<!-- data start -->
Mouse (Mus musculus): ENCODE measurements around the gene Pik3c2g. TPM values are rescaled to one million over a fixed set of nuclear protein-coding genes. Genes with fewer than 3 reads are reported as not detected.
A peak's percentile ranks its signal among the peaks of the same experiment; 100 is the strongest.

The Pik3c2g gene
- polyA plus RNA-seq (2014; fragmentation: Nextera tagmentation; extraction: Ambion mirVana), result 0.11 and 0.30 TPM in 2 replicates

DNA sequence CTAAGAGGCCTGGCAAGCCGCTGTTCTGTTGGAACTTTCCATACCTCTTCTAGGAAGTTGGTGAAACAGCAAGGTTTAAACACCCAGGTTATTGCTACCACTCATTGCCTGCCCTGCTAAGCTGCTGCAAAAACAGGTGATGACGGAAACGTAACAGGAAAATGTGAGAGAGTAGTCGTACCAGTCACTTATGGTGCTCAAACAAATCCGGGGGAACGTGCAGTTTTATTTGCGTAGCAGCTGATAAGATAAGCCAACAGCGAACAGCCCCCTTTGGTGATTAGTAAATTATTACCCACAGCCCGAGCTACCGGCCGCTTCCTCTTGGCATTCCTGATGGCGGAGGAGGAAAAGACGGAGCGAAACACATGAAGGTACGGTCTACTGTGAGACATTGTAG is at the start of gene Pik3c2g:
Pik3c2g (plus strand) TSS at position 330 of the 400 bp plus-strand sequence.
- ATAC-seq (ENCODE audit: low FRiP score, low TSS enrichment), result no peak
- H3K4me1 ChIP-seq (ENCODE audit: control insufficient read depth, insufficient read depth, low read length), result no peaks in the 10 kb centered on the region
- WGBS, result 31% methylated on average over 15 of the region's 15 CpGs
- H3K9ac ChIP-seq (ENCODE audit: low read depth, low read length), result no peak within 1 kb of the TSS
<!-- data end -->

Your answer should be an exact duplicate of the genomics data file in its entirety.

Mouse (Mus musculus): ENCODE measurements around the gene Pik3c2g. TPM values are rescaled to one million over a fixed set of nuclear protein-coding genes. Genes with fewer than 3 reads are reported as not detected.
A peak's percentile ranks its signal among the peaks of the same experiment; 100 is the strongest.

The Pik3c2g gene
- polyA plus RNA-seq (2014; fragmentation: Nextera tagmentation; extraction: Ambion mirVana), result 0.11 and 0.30 TPM in 2 replicates

DNA sequence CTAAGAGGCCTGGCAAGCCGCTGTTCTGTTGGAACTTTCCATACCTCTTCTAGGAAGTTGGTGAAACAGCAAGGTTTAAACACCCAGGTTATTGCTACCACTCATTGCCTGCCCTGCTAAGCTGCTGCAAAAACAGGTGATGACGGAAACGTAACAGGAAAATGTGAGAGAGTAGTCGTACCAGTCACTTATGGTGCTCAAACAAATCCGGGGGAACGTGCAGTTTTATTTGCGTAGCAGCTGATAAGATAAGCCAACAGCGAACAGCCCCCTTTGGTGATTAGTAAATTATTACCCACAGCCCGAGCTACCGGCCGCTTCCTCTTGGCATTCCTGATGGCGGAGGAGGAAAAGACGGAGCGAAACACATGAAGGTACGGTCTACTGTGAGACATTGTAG is at the start of gene Pik3c2g:
Pik3c2g (plus strand) TSS at position 330 of the 400 bp plus-strand sequence.
- ATAC-seq (ENCODE audit: low FRiP score, low TSS enrichment), result no peak
- H3K4me1 ChIP-seq (ENCODE audit: control insufficient read depth, insufficient read depth, low read length), result no peaks in the 10 kb centered on the region
- WGBS, result 31% methylated on average over 15 of the region's 15 CpGs
- H3K9ac ChIP-seq (ENCODE audit: low read depth, low read length), result no peak within 1 kb of the TSS